The Roboadvisor fintech platform revolution

Written by : Tim Vasko | Published on October 15, 2016

Effective financial services are changing in a big way. The future is here now for wealth advisory firms, family offices, and any financial firms that are concerned about client service, portfolio management, and financial planning. The wave of what are known as “RoboAdvisors” will eliminate those firms and advisors who are not keeping up with technology. Which is a good thing.

It’s time for a collaborative approach to be taken with clients and their portfolios in their wealth management investment placement objectives. Like the “always-on” mobile phone culture that we are living every day, effective wealth and portfolio management means engaging with your clients’ financial health, like the iPhone is now engaging with measuring daily health.

RoboAdvisors have been coming on scene since 2010. Not only will these new technologies, and the firms that build and adopt them, drive down advisory fees, but they are increasing awareness of what clients expect in financial services. It’s about time!

FinTech (“Financial Technology”) Platforms are a new breed of solution to engage, upgrade, and help drive cost reduction, innovation, and inclusion in a new full circle to drive full disclosure financial services process. And, at the same time, drive better decisions for investors and Advisors.

RoboAdvisors are technology platforms that ensure better access to information and convenience to the ultimate end user, the investor. Advisers and firms are being forced to re-think, very quickly, their role in the wealth advisory market. The days of the wealth adviser holding all the cards close to his vest are nearly at an end. High advisory fees that cover high overhead, just like the challenging of the monopoly taxi’s had for decades, have all but crumbled.

Uber is a platform for a more efficient way to get a ride. FinTech platforms are a way to get a more efficient route to financial services – from RoboAdvice, payments, money transfers, and “social investing” , clients of firms now have better options of where to take their assets, and who the driver will be to get them down the road to financial prosperity in investing. While “self driving cars” haven’t quite taken over, just yet, you can bet the Uber trend for finding better wealth advisory services is here right now.

The “old school” white shirt, suit & tie, stylish cuff-link wealth adviser, who decides to only show select cards, while hundreds of millions of dollars of investor dollars evaporate in bad investments and hidden fees.

Time and again, firms have taken in funds, that benefit fund creators ("Issuers"), that have paid advisors, and firms’ substantial fees and commissions while thousands of trusting investors have paid for these costs, and losses, with their hard-earned nest eggs. Certainly, this does not describe the Wealth Adviser who wants to do right for their clients. However, in the last decade of wild private equity markets, we’ve seen a lot of abuse.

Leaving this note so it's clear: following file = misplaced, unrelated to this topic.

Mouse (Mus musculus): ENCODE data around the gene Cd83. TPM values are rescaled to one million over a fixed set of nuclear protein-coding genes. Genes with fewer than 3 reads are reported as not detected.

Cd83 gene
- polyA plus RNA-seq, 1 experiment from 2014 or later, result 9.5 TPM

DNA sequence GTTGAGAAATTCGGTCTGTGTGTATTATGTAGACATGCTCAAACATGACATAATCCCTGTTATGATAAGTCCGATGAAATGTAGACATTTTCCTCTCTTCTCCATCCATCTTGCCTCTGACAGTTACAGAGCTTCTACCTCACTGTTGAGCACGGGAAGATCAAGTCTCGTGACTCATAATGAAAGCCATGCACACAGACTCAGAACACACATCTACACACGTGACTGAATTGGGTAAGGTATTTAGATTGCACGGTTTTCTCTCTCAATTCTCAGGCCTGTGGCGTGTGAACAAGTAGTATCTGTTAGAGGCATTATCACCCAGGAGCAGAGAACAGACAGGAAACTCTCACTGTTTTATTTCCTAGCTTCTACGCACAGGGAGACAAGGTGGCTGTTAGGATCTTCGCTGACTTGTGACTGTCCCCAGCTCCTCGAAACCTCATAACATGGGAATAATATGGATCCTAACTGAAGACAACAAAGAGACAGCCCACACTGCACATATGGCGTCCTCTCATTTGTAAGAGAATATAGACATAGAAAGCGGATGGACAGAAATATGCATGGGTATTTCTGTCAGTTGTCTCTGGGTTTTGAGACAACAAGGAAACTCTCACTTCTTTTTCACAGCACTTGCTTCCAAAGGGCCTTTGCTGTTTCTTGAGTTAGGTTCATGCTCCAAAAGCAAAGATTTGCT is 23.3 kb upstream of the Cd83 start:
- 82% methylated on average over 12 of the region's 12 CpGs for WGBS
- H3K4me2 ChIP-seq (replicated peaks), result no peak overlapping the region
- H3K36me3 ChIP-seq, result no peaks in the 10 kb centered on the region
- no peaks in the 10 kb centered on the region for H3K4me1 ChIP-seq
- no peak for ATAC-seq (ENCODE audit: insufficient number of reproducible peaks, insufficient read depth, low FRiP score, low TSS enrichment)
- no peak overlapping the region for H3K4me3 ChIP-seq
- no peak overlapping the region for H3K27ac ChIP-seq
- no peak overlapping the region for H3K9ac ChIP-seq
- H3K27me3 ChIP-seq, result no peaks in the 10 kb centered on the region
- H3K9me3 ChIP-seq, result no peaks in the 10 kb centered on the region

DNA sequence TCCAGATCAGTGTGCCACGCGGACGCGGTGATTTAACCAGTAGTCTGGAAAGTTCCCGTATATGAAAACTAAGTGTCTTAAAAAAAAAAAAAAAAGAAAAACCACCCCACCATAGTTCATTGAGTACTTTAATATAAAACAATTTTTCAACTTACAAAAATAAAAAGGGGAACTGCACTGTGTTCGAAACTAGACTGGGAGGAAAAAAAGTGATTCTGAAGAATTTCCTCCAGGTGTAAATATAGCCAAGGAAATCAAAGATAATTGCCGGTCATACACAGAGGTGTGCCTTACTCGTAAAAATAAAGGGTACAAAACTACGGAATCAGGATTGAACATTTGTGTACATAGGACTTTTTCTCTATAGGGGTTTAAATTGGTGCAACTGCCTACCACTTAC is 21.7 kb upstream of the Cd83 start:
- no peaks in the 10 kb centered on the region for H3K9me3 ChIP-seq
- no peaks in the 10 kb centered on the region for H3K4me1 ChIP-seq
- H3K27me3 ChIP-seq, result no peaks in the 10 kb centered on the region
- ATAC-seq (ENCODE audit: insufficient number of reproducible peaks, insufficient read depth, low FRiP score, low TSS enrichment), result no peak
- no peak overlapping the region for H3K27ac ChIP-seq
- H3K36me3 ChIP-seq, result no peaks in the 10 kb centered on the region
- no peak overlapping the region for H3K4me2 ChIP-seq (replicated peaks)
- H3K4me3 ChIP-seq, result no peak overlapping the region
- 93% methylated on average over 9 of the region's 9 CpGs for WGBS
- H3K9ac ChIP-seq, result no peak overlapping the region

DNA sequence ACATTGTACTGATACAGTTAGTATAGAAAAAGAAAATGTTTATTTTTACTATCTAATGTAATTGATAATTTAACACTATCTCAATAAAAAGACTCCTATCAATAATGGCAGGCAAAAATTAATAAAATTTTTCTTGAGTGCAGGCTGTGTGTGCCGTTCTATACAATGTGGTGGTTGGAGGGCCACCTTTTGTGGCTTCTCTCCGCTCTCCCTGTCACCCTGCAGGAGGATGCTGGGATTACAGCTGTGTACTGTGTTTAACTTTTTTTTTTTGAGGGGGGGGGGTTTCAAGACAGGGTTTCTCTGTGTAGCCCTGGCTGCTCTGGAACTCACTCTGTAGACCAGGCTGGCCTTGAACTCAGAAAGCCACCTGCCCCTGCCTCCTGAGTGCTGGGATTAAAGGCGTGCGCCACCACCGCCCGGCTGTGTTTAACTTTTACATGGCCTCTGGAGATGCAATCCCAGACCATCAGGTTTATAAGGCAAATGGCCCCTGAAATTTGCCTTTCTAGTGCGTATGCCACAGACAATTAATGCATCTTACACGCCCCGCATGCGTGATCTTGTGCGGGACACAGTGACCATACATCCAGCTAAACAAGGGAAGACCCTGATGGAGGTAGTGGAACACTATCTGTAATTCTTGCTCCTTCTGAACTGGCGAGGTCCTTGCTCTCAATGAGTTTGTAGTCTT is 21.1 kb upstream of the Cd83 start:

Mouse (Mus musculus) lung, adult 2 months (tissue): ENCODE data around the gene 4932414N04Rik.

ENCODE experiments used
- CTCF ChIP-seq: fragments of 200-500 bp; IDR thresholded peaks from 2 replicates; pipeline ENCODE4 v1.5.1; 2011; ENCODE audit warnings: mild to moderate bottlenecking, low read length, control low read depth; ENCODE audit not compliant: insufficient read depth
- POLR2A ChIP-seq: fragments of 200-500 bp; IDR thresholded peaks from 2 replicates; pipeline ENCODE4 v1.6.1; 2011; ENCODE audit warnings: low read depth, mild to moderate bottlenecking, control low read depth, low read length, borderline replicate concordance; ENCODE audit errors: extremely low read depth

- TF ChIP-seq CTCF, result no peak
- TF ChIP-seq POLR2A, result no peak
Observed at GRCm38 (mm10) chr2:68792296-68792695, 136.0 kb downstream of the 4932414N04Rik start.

RoboAdvisor as a Service will not only help investors, but will help the best of the best Adviser’s do what they do best. It will happen with the three critical elements that seem to have gotten lost along the way – Trust, Transparency and Track Record of the firm and advisor – with social rankings of firms and advisors, verified transactions with full disclosures on issuers and investments, and a clearly understood fee structure.

As this Financial Post article warns, investors should always remain wary – unscrupulous advisors are still out there and are difficult to shut down. Fortunately, we have more than journalists to rely on now. They are computer based FinTech platforms called RoboAdvisors.

RoboAdvisors can make three significant changes in the market:

1) Drive down fees (e.g., Betterment, a RoboAdvisor started in 2010 charges approximately 25% of the going rate for any size portfolio).

2) Encourage financial services firms to upgrade their platforms to FinTech based systems, offering better, timely, more transparent information to clients. Alongside this, better access to advisers, and ultimately lower costs for the firm will make it possible for the best firms to remain relevant, and to compete based on the quality of service, access and information that their clients have.

3) Remove the fraud and greed from the system that we see from the failures that take investor funds due to non-disclosures. These tragedies have been made possible by complexity in legal documents, smooth talkers and hidden fees and agendas. Regulators do their best to keep up, however, under the radar operators have cost the investors and industry billions. Such operations damage the industry overall – while “trusted” advisers and diligent fund managers are left to carry the legacy of those kicked out of the industry.

FinTech platforms that are fully connected, from every email, to every call, to every disclosure, encourage the regulators to participate via “always on” information access.

Ensuring there is a platform solution that has a copy of data, audit trail, and that captures emails, documents, and data – regulatory line of sight to clear disclosure and operations opens up transparency inside firms. This type of automation will rebuild the trust in the industry.

Tim Vasko

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